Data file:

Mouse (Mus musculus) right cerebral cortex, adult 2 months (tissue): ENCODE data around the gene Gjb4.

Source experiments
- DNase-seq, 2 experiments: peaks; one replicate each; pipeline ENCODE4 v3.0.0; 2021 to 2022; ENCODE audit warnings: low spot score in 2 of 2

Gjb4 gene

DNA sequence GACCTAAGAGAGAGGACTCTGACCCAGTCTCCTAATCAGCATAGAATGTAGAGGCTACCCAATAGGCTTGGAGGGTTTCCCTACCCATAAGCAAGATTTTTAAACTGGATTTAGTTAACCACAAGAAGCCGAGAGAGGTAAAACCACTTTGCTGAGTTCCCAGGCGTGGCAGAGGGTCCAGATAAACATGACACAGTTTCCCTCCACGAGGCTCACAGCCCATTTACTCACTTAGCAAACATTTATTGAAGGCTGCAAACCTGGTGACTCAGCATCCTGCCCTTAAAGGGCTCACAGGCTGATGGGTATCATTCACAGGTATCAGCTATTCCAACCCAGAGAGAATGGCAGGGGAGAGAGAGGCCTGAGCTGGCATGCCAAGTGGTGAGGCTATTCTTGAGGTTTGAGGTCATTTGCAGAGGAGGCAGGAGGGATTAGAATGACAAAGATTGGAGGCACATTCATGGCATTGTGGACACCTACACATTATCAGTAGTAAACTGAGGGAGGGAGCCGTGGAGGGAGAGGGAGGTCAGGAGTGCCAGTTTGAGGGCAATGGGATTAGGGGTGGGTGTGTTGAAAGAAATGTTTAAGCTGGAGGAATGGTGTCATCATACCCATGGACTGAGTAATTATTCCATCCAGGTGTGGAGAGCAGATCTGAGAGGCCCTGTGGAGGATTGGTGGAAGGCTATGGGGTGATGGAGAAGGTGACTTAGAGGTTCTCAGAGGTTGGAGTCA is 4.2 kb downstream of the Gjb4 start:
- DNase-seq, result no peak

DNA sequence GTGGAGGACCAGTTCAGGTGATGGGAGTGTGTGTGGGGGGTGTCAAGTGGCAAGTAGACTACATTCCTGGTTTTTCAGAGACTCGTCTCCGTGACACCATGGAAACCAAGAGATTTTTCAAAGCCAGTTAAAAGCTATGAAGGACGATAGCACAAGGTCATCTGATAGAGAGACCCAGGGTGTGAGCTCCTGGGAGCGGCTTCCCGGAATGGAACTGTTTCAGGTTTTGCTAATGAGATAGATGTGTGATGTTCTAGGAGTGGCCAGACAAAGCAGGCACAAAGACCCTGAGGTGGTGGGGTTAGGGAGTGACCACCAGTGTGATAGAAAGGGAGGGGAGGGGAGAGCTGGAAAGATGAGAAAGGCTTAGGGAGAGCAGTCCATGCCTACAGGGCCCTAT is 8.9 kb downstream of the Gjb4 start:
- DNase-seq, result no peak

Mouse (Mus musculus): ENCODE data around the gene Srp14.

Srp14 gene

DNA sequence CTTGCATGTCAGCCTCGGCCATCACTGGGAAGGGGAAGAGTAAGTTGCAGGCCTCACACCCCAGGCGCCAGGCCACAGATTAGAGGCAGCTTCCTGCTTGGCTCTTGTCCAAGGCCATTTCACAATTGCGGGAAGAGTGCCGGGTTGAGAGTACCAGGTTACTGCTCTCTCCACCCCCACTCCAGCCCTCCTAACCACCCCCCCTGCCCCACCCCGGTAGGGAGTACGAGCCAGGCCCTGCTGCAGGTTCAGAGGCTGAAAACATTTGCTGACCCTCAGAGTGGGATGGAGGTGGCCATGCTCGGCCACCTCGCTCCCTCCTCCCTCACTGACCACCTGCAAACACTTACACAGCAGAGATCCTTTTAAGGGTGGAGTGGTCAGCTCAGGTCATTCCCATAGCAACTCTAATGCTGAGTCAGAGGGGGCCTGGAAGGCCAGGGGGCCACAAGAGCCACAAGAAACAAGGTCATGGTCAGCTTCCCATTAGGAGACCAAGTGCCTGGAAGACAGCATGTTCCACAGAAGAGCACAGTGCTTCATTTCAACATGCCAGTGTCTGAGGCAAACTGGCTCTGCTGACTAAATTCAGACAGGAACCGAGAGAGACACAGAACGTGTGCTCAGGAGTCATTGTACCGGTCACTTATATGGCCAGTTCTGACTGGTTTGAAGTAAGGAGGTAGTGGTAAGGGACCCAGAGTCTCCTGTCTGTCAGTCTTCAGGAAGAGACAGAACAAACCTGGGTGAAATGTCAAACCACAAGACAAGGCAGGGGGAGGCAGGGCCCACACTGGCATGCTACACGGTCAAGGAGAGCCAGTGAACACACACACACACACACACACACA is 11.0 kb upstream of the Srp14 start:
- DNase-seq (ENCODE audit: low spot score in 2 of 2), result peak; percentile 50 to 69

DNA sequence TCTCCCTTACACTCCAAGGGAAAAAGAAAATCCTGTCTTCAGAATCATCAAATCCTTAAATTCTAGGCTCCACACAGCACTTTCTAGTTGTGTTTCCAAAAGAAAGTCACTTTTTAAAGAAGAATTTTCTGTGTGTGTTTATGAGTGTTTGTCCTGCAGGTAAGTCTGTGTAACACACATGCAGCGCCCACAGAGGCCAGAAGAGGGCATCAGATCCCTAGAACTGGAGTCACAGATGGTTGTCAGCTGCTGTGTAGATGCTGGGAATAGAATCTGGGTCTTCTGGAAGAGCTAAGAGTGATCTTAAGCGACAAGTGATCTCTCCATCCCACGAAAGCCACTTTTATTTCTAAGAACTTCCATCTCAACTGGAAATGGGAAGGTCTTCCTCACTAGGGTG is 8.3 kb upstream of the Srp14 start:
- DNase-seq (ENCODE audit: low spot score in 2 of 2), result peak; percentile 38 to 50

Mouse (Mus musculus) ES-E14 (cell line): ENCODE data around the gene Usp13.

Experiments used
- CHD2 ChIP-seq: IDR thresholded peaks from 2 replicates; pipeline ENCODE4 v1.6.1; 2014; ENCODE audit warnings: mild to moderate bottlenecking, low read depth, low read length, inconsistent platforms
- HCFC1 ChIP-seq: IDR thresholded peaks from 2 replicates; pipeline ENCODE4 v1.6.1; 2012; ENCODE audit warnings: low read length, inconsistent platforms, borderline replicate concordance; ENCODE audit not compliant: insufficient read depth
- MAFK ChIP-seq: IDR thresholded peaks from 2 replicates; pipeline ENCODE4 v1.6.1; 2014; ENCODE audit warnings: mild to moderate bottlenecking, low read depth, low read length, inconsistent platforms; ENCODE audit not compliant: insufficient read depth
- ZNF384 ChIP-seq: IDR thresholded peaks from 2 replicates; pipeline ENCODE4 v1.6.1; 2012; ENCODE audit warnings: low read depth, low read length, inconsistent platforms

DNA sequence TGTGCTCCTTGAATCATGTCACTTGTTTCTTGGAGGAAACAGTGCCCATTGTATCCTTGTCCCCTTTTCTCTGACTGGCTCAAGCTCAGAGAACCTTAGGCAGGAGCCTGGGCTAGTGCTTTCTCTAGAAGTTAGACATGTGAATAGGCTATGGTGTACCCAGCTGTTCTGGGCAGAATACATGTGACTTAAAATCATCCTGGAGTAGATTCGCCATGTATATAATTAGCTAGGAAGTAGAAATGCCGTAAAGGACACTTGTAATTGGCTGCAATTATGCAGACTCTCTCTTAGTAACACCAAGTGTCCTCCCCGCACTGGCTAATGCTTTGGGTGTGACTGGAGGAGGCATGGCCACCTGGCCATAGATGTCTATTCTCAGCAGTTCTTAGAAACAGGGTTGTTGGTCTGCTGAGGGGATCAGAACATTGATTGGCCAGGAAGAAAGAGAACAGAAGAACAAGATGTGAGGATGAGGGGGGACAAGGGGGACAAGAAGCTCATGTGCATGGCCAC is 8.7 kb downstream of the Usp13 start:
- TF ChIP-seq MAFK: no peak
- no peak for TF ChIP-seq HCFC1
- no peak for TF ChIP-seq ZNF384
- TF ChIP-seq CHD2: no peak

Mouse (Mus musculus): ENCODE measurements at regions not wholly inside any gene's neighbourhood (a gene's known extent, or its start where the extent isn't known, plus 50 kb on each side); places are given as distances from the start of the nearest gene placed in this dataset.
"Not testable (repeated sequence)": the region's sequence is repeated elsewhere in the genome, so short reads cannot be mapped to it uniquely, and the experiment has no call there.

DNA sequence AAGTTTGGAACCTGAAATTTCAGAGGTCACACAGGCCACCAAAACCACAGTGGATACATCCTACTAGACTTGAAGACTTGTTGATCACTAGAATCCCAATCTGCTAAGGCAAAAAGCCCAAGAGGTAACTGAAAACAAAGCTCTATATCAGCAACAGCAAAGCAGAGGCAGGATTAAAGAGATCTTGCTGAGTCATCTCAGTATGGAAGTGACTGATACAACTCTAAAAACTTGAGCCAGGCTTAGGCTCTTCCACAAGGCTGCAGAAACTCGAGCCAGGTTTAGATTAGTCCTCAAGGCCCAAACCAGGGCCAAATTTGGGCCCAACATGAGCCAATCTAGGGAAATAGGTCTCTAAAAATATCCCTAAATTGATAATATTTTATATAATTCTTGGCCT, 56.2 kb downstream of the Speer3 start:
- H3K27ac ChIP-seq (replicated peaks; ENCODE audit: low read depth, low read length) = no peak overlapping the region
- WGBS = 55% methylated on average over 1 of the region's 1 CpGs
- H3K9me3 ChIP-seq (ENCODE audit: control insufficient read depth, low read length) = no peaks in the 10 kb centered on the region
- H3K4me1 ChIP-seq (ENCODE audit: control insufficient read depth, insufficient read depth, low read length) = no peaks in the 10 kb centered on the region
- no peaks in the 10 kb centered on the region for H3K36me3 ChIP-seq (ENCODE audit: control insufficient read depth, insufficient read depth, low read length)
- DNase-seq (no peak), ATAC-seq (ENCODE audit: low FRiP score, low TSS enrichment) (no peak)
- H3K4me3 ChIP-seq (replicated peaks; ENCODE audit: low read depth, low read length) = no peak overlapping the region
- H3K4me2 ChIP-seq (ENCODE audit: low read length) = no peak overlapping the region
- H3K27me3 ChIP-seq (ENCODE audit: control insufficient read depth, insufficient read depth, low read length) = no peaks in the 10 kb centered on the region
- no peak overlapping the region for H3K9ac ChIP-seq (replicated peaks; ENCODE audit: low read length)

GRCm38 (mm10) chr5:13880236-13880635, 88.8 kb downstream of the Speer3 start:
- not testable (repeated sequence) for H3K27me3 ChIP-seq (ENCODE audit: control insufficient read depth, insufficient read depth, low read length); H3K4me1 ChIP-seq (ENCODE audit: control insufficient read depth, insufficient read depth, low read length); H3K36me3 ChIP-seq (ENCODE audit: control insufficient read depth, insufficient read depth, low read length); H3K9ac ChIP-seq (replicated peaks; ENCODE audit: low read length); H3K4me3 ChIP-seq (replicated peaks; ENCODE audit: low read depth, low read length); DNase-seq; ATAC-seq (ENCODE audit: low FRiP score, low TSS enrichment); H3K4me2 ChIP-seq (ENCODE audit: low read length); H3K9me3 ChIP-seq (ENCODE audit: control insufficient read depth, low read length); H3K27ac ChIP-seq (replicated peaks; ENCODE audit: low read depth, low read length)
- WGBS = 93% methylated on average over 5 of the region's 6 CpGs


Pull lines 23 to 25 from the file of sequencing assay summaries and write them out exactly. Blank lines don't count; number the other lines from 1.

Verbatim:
- no peak for TF ChIP-seq HCFC1
- no peak for TF ChIP-seq ZNF384
- TF ChIP-seq CHD2: no peak